A South Korean Border patrol chase a rabbit.


But the Rabbit has already been caught by the North - held here by Private Jeong.

If there is one scene which encapsulates the film, it is when a North Korean and a South Korean patrol meet in a snowy wilderness. The border divides them clearly, as seen in the background. A face off ensues, with the North Koreans pointing their guns towards the South, and the South Koreans pointing their guns towards the North.


The face-off between North and South.

Suddenly the squad leaders of both sides walk out to meet one another. Sergeant Oh is the Northern Squad leader, while Lee remains at the rear while his squad leader goes out to meet Oh.


The Squad leaders exchange cigarettes.

The two do not talk. Instead, as they approach each another they each pull out a packet of cigarettes to offer to one another. The South Korean smokes the North's cigarette, the North Korean smokes the South's cigarette. They both stand, with an implied border between them, not talking, but smoking together without rancor or threats. Eventually they finish and walk back to their units, who then return to their patrols.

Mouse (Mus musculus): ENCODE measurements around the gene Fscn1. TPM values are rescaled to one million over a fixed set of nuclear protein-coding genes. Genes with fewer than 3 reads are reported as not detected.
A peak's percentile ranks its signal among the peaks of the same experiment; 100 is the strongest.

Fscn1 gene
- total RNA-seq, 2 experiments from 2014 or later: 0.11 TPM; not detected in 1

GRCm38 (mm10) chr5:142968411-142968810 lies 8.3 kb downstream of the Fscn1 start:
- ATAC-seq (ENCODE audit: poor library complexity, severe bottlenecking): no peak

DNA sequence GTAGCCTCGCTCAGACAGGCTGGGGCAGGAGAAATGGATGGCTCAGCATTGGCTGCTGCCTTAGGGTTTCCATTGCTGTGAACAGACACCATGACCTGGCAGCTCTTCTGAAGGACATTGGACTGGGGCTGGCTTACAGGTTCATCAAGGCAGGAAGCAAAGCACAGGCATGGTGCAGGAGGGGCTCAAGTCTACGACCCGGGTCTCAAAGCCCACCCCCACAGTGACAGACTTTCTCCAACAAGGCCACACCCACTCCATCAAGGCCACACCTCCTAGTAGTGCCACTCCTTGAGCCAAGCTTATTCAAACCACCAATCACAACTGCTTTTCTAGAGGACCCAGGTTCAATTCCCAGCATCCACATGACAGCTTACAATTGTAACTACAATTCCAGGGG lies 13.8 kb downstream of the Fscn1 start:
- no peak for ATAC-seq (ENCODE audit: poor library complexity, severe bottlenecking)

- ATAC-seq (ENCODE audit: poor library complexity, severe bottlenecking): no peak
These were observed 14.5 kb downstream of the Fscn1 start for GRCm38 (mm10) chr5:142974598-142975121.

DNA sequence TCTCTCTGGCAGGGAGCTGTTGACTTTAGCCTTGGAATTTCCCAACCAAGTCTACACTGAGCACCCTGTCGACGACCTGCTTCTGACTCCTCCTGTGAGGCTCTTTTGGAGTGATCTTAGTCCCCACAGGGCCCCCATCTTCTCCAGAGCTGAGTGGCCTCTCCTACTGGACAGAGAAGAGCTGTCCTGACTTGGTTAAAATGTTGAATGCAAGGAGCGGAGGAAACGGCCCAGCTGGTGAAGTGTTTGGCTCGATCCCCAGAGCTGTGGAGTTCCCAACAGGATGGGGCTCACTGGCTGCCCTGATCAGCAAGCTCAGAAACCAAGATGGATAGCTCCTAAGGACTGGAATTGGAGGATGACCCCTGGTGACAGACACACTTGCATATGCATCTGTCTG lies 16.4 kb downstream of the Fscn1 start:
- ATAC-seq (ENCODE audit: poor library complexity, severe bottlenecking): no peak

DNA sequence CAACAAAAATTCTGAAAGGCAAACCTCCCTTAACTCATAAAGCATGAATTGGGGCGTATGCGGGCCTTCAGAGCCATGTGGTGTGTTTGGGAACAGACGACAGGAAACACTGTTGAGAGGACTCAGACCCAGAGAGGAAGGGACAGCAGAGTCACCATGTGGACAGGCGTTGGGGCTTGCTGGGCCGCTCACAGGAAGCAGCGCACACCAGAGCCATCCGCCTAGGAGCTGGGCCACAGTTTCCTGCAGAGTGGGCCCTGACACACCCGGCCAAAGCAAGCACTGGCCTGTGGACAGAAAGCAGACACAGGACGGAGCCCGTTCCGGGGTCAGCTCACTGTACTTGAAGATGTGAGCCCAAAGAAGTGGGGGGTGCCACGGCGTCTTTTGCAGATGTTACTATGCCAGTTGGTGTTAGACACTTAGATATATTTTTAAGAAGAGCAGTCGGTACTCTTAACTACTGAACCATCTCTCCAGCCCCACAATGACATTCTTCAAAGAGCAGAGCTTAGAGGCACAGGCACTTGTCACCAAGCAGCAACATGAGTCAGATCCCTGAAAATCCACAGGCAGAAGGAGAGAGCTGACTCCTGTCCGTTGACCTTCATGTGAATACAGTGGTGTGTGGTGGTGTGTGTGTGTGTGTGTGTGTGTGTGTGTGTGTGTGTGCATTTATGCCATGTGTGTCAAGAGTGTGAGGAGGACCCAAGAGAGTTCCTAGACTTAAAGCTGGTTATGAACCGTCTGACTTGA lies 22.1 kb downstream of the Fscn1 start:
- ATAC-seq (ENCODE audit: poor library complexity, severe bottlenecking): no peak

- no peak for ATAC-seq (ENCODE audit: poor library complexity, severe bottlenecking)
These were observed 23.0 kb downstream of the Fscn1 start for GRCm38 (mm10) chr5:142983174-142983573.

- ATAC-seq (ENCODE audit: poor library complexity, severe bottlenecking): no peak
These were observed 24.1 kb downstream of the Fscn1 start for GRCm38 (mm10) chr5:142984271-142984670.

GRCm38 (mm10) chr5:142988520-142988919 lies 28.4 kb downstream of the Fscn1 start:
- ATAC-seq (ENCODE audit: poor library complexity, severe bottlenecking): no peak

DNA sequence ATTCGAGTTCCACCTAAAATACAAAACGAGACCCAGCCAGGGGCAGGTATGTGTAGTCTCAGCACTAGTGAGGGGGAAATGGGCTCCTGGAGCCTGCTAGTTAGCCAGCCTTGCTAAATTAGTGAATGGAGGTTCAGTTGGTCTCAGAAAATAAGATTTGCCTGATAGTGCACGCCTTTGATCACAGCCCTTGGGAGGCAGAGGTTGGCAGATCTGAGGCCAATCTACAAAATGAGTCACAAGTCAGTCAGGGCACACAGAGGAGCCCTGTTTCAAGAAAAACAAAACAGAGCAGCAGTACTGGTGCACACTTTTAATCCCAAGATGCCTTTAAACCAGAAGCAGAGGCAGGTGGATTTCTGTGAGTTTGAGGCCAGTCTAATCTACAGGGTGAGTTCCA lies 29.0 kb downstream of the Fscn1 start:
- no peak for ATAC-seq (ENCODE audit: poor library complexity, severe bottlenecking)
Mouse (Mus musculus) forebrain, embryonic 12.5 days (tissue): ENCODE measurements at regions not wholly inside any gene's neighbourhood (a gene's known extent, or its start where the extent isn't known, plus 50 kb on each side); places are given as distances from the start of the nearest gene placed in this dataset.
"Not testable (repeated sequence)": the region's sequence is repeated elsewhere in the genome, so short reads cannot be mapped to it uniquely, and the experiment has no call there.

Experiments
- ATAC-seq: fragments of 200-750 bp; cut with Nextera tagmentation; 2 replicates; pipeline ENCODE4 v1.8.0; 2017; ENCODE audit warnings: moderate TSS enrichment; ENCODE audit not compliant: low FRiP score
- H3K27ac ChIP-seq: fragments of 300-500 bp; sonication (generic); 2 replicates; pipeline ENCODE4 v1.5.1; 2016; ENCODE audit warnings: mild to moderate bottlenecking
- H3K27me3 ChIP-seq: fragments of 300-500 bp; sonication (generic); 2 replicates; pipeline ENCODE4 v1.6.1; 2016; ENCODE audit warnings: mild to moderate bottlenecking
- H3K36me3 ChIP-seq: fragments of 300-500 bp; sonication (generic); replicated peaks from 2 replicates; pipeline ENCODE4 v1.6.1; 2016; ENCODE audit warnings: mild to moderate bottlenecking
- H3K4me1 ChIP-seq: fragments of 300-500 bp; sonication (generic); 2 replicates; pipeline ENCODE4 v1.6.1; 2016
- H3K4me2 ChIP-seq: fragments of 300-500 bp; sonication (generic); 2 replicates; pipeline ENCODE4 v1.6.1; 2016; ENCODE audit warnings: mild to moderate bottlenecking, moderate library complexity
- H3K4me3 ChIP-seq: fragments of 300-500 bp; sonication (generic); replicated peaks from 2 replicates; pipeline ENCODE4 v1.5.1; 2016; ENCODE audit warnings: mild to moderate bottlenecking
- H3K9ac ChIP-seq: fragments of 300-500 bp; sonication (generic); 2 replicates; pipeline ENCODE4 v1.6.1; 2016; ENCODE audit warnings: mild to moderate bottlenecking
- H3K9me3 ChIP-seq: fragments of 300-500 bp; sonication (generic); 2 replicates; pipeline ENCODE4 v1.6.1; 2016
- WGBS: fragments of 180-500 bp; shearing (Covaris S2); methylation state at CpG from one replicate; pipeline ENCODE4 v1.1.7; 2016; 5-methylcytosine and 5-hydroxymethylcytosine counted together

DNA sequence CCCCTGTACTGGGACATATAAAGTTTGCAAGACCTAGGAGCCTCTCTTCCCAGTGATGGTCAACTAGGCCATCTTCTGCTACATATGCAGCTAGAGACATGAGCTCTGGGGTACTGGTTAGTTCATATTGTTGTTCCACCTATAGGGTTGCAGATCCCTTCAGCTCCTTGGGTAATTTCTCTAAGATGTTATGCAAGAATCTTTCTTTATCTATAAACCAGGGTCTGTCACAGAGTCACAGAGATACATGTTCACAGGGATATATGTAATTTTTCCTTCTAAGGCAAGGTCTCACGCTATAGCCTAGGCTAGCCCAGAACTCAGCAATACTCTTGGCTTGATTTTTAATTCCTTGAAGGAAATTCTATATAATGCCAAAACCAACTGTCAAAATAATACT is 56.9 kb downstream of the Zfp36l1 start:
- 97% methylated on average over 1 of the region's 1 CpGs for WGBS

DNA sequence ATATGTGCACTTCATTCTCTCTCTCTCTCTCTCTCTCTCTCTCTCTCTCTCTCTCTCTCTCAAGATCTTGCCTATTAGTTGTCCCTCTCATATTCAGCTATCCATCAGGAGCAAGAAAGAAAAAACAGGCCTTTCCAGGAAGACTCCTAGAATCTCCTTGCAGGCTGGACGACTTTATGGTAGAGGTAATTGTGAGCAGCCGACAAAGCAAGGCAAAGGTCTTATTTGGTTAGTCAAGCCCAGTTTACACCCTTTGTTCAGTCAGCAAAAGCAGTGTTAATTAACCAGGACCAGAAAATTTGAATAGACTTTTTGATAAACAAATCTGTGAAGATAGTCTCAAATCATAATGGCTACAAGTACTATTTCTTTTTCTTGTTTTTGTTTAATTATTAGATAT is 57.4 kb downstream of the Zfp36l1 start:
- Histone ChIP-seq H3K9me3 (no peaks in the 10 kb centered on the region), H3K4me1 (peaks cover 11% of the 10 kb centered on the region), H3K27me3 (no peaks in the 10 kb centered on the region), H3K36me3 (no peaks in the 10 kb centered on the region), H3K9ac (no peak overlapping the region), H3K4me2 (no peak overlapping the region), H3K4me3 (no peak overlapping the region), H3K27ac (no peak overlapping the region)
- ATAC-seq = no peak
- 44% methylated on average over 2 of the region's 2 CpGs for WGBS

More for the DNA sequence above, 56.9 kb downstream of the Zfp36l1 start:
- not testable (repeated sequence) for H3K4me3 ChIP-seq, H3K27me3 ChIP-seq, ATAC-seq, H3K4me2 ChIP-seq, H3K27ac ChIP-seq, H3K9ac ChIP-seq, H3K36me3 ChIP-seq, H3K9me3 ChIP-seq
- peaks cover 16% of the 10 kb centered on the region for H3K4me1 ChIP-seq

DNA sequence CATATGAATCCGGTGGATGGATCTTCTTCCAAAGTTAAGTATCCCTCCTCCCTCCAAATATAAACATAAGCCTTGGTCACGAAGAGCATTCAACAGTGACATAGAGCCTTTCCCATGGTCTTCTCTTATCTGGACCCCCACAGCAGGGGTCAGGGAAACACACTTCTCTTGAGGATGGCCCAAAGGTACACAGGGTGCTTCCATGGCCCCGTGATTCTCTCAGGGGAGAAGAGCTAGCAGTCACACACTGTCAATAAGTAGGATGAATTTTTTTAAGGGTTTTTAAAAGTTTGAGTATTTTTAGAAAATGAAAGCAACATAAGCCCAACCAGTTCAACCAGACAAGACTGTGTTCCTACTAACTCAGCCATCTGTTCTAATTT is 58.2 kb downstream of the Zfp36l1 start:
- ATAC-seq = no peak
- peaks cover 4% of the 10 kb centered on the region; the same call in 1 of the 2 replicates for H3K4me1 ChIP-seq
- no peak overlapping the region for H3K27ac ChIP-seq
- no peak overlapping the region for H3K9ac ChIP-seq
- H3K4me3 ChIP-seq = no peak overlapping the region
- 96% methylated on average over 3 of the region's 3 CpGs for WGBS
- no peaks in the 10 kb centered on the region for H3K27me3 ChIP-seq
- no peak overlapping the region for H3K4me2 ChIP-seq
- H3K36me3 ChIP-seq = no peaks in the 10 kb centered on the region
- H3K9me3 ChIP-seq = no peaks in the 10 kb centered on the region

It is an interesting scene. It is both threatening and humourous. The men on each side point their weapons in a real show of military strength. Meanwhile the leaders of the two get together for a wordless smoke. This is yet another juxtaposition that the film portrays. Moreover, it is a microcosm of the entire North-South relationship - threats, real danger, hatred, suspicion, and a cordial yet ultimately useless relationship between the leaders of North and South. Moreover, despite the real threats and the danger, the two units move off without incident - in the same way North and South still manage to keep the peace. But while there is a lack of war, there is also a lack of relationship. Something that we see in Lee's reaction in this scene to seeing both Oh and Jeong. While his fellow soldiers remain poised for action, Lee lowers his rifle unconsciously - he knows that no threat exists. He is then upbraided by a fellow soldier for being lax in his duty, and raises his weapon again. Lee's actions betray his thoughts - peace is more than just lack of war, it also involves relationship. Lee lowers his weapon because he knows that Oh and Jeong have saved his life - they are no longer a threat to him. This saving of Lee's life implies the beginning of the relationship.

Finally, the four soldiers in their friendship refer to one another as "brothers". Pointedly, both Oh and Jeong manage to convey their distaste of the word "comrade" and embrace the use of "Brother". North and South may still be separate, but they are still brothers. The film holds out some hope that one day the two nations may be one again.